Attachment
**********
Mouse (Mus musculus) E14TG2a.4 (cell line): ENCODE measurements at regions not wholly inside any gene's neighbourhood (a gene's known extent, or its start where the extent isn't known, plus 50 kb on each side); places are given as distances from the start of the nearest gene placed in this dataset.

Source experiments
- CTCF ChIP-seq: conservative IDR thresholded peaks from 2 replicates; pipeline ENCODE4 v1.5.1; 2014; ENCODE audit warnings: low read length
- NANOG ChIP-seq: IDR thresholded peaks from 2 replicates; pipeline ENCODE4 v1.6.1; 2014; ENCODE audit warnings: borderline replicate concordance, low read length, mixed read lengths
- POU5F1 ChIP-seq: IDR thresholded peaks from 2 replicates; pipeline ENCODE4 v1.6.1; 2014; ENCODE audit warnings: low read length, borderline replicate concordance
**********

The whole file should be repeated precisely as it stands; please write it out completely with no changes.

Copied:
Mouse (Mus musculus) E14TG2a.4 (cell line): ENCODE measurements at regions not wholly inside any gene's neighbourhood (a gene's known extent, or its start where the extent isn't known, plus 50 kb on each side); places are given as distances from the start of the nearest gene placed in this dataset.

Source experiments
- CTCF ChIP-seq: conservative IDR thresholded peaks from 2 replicates; pipeline ENCODE4 v1.5.1; 2014; ENCODE audit warnings: low read length
- NANOG ChIP-seq: IDR thresholded peaks from 2 replicates; pipeline ENCODE4 v1.6.1; 2014; ENCODE audit warnings: borderline replicate concordance, low read length, mixed read lengths
- POU5F1 ChIP-seq: IDR thresholded peaks from 2 replicates; pipeline ENCODE4 v1.6.1; 2014; ENCODE audit warnings: low read length, borderline replicate concordance